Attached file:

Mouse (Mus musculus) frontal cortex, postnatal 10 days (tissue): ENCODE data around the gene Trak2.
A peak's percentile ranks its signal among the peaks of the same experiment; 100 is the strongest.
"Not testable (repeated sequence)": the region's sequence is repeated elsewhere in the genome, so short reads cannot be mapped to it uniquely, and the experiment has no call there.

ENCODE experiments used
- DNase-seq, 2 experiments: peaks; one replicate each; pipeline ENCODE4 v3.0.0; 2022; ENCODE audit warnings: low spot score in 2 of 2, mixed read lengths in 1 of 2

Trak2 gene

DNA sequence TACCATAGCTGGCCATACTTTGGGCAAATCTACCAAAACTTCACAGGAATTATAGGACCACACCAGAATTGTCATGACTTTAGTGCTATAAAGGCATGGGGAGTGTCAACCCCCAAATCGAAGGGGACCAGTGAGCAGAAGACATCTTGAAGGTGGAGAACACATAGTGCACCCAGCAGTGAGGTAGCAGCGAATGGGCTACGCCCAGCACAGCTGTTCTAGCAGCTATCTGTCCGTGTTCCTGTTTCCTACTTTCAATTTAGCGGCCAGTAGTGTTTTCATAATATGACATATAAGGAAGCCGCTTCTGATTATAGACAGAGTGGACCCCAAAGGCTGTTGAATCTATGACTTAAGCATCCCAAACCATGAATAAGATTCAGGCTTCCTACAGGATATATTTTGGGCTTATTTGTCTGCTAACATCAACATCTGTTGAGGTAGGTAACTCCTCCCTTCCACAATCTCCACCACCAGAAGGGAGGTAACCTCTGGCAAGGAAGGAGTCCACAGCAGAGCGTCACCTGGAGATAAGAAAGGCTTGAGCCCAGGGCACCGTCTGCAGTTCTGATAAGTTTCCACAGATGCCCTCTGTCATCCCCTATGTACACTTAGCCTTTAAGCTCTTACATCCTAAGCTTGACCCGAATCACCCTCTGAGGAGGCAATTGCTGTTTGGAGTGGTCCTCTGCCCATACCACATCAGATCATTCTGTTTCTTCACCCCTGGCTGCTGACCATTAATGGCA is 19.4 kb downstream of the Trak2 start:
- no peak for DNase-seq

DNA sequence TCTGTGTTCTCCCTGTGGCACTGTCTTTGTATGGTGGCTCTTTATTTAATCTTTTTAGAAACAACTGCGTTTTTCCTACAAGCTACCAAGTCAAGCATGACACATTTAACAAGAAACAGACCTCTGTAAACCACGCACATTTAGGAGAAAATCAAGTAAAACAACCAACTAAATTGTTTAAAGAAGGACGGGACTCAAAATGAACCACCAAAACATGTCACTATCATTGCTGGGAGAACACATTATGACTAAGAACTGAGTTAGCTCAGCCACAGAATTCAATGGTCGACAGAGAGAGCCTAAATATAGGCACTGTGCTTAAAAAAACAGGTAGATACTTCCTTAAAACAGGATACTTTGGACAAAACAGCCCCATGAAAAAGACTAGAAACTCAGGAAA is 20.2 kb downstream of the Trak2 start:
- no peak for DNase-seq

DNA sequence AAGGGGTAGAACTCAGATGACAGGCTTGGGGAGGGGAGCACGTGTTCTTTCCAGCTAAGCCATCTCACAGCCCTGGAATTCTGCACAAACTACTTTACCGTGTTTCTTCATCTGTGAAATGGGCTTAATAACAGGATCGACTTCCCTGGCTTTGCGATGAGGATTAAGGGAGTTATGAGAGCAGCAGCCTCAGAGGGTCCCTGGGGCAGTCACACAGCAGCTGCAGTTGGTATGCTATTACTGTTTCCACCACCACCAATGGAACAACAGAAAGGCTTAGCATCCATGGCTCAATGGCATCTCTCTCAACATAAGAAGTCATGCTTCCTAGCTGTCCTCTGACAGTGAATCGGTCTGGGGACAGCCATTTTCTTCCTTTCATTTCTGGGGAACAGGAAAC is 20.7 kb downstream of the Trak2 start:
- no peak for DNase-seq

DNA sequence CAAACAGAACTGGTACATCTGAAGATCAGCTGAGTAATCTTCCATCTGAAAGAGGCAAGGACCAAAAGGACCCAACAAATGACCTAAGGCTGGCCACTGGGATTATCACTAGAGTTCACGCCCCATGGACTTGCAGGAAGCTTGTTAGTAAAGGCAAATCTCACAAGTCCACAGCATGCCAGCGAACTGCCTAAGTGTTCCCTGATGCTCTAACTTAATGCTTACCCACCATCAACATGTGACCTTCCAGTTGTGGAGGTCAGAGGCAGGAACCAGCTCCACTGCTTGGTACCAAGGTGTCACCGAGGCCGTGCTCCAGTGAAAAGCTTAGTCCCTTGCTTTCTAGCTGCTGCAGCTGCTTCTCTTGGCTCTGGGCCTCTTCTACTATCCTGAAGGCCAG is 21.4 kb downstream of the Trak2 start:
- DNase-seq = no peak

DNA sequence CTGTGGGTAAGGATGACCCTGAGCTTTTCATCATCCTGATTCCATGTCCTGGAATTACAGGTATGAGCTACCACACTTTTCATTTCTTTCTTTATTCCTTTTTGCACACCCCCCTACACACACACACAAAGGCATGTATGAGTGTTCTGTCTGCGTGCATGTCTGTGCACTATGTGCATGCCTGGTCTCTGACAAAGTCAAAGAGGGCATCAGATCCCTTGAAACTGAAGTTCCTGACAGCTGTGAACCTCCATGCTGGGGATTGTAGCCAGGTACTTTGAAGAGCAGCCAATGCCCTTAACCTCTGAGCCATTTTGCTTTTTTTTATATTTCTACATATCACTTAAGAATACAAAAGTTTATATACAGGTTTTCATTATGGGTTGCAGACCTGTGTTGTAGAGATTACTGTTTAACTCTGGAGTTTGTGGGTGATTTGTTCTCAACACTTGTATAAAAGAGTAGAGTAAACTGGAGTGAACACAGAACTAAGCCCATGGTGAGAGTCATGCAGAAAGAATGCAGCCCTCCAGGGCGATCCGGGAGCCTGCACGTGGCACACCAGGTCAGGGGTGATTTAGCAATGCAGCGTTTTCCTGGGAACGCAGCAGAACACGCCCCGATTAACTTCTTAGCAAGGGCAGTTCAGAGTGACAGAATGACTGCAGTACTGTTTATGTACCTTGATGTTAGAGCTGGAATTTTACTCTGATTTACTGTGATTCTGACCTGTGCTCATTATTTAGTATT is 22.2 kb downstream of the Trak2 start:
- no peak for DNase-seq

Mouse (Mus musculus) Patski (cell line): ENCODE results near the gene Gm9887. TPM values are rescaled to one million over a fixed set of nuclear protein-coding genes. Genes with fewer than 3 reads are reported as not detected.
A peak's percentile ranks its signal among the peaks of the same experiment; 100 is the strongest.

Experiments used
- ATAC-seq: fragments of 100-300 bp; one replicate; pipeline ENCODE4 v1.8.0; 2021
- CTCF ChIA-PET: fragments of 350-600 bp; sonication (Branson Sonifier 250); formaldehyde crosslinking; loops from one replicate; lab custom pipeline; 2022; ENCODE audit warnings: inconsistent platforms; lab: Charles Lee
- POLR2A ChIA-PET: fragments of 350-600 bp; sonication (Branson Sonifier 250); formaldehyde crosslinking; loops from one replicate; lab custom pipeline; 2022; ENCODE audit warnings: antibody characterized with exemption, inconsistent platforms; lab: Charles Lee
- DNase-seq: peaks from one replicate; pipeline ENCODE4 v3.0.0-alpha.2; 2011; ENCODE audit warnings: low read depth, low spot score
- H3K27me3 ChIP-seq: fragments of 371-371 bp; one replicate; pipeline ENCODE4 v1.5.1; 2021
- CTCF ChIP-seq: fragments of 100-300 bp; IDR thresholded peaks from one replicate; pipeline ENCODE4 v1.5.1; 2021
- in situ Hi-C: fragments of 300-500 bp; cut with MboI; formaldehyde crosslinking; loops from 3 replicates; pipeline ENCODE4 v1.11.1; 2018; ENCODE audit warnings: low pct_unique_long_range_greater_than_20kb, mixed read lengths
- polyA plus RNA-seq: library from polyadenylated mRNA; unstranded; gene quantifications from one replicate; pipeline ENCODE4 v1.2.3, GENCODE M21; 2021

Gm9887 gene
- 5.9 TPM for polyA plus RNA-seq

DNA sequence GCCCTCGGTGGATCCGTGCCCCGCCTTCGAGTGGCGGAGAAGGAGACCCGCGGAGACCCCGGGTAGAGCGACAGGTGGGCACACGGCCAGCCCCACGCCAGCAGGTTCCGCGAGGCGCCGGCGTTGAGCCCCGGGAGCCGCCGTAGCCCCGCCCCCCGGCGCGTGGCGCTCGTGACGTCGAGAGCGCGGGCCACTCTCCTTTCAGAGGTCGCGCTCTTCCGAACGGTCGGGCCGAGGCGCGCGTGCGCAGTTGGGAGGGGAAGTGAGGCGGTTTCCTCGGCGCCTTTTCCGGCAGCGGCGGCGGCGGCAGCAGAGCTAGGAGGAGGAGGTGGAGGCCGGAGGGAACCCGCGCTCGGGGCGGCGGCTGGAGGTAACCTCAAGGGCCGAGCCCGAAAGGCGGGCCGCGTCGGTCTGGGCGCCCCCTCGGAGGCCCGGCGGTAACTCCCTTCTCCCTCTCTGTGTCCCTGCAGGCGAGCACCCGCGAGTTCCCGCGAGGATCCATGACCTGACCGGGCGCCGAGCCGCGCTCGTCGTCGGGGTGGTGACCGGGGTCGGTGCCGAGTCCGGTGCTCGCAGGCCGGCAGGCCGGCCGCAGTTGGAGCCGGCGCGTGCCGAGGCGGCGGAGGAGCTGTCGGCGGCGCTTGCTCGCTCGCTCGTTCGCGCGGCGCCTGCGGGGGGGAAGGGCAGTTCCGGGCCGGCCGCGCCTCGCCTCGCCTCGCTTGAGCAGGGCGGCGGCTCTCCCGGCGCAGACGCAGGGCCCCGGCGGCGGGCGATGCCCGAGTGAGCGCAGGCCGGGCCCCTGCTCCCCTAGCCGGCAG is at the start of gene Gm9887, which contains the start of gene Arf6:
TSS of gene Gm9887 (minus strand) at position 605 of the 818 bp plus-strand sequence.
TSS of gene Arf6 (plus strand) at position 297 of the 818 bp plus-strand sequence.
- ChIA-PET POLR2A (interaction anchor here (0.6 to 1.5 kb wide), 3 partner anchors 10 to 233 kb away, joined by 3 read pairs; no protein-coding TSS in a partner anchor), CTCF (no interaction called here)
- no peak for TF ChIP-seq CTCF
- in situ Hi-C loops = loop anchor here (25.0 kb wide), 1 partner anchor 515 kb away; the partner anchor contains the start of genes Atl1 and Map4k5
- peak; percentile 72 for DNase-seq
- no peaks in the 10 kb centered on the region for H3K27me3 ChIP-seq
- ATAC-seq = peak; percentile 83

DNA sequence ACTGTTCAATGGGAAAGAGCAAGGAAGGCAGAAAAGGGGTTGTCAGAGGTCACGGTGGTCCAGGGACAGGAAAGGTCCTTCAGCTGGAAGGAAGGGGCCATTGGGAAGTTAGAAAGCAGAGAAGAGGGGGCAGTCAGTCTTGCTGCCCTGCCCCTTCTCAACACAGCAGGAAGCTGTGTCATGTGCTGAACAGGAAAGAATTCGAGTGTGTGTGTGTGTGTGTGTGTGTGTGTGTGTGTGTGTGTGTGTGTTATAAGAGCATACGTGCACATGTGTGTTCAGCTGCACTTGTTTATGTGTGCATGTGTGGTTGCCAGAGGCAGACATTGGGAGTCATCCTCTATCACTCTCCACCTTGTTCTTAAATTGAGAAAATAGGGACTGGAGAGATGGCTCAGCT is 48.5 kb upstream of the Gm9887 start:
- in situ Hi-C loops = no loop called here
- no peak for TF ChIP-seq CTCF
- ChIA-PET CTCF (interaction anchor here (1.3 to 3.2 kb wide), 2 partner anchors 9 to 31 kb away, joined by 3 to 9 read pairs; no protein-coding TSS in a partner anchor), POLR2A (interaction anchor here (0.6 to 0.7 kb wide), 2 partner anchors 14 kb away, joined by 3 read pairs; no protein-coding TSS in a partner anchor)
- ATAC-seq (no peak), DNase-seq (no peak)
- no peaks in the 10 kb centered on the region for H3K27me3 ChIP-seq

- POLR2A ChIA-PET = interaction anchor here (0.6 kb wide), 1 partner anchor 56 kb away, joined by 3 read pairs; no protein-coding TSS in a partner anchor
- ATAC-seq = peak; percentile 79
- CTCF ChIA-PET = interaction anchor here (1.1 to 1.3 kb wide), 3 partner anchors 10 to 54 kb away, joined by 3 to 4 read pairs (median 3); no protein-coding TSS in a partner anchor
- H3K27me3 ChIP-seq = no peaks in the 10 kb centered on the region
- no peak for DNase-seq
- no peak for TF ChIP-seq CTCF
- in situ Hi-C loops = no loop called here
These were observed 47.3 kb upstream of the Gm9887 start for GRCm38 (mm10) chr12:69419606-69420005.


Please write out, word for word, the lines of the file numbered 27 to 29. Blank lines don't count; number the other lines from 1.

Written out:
- polyA plus RNA-seq: library from polyadenylated mRNA; unstranded; gene quantifications from one replicate; pipeline ENCODE4 v1.2.3, GENCODE M21; 2021

Gm9887 gene
- 5.9 TPM for polyA plus RNA-seq